Find Out More

Parents & Educators

Up to a million times more powerful than household current, lightning bolts can be deadly. A lightning bolt can cause cardiac arrest when the current enters the body. It can also lead to organ damage and burns, sometimes with long-term effects such as memory loss, dizziness and other life-altering ailments. It is important to note that victims will not carry an electric charge and can be safely handled. Call 911. If breathing has stopped, administer cardio-pulmonary resuscitation (CPR).

Each year in Canada, lightning can cause as many as 10 deaths and 164 injuries. Direct strikes are responsible for five per cent of lightning-related deaths and injuries. Ground current and side flash account for 60 to 80 per cent of lightning-related injuries and deaths. A ground current is when lightning hits the ground, spreads out and sends a current through a victim. Side splash occurs when lightning hits a tall object, travels partly down the object and then jumps to a nearby victim.

If You Are Caught Outdoors:

  • Seek shelter - a safe location is a fully enclosed building. Sheds, picnic shelters, tents or covered porches do NOT protect you from lightning.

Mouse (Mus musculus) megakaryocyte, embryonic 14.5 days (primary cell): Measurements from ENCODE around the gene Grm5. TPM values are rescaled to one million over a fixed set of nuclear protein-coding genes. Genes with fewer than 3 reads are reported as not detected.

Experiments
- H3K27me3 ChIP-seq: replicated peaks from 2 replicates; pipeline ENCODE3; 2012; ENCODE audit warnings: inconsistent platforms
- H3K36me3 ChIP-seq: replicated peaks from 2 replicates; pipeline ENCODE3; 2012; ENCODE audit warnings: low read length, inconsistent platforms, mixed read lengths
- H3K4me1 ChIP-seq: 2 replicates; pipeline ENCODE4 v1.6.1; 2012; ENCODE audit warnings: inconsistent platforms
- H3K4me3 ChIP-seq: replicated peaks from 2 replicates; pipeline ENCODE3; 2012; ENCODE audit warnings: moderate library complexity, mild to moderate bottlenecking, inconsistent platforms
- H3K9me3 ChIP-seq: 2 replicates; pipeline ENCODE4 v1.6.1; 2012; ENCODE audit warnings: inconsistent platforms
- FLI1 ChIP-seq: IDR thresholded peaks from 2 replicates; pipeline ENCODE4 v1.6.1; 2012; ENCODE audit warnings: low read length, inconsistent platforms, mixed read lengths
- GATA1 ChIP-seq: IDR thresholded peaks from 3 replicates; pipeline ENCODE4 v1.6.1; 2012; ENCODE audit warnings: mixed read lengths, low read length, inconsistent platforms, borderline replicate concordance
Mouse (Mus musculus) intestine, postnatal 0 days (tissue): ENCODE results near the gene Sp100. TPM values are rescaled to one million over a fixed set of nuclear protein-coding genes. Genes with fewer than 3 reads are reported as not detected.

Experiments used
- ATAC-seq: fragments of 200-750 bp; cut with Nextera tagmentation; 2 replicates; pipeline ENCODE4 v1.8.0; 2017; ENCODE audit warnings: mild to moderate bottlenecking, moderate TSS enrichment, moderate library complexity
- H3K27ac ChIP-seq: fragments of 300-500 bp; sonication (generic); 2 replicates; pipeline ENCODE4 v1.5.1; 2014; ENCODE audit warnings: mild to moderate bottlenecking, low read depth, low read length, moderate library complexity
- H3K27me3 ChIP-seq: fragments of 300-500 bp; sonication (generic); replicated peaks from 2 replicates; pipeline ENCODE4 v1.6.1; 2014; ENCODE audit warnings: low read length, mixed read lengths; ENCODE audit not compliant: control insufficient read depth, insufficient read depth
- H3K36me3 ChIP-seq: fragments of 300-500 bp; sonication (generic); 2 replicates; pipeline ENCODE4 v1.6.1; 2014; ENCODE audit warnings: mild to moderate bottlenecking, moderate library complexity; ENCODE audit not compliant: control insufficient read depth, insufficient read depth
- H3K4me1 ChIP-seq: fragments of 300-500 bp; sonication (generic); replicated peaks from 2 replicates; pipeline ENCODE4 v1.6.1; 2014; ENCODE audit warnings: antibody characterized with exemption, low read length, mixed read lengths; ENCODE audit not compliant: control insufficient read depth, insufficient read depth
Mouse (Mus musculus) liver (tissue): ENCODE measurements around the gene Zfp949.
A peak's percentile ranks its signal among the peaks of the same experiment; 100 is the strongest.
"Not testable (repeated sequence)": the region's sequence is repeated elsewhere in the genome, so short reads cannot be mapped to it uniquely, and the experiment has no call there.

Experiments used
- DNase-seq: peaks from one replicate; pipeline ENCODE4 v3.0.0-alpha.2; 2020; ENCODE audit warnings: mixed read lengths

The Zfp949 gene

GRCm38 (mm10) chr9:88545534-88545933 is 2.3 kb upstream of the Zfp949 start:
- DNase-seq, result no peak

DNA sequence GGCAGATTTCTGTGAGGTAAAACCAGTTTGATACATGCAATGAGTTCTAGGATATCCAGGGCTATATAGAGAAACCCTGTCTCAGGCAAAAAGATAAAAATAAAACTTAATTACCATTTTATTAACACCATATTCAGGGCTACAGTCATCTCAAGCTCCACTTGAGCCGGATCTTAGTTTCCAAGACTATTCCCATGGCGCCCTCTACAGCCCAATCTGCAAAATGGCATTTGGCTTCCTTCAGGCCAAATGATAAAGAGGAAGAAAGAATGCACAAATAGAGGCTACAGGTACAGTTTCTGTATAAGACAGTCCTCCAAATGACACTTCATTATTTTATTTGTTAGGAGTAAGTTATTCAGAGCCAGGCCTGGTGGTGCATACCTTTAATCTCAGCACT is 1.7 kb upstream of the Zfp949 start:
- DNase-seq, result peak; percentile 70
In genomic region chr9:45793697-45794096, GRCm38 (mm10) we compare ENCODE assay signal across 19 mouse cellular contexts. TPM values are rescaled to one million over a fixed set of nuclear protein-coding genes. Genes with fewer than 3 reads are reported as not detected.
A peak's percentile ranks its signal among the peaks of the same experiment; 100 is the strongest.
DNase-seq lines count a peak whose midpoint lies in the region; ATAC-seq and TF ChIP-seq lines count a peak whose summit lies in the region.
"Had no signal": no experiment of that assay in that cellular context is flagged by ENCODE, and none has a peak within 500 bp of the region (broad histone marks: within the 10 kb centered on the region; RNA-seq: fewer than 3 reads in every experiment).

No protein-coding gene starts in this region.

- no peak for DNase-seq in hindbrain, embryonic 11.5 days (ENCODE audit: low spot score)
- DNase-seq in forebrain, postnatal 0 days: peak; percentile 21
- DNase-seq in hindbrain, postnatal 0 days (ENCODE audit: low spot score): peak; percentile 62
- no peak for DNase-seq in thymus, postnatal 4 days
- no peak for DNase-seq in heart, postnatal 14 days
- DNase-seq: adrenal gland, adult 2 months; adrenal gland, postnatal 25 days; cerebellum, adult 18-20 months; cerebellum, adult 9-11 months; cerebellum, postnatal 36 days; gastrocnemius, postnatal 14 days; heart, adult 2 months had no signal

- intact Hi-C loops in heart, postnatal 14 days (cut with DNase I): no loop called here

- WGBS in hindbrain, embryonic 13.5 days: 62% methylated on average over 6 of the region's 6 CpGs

• If you are in your vehicle, stay in your vehicle. Park off the road away from trees and power lines.
  • Keep a safe distance from tall objects, such as trees, hilltops, and telephone poles.
  • Stay away from water. Don't go boating or swimming if a storm is near. Lightning can strike the water and travel some distance from its point of contact.
  • Stay away from open fields. Seek shelter in low-lying areas such as valleys, ditches and depressions but be aware of flooding.
  • If you do get caught in the woods, stay away from isolated trees and the edge of the forest. Find the lowest growth of small trees or bushes to crouch down in and wait out the storm.

If You Are Indoors:

  • Keep away from doors, windows, fireplaces, and anything that will conduct electricity, such as radiators, stoves, sinks, and metal pipes.
  • Keep as many walls as possible between you and the outside.
  • Don't take a shower or a bath.
  • Before the storm hits, disconnect electrical appliances including radios and television sets. Do not touch them during the storm.
  • Don't go outside unless absolutely necessary.
  • Don't handle electrical equipment or telephones. Use battery operated appliances only.

(Source: Environment Canada)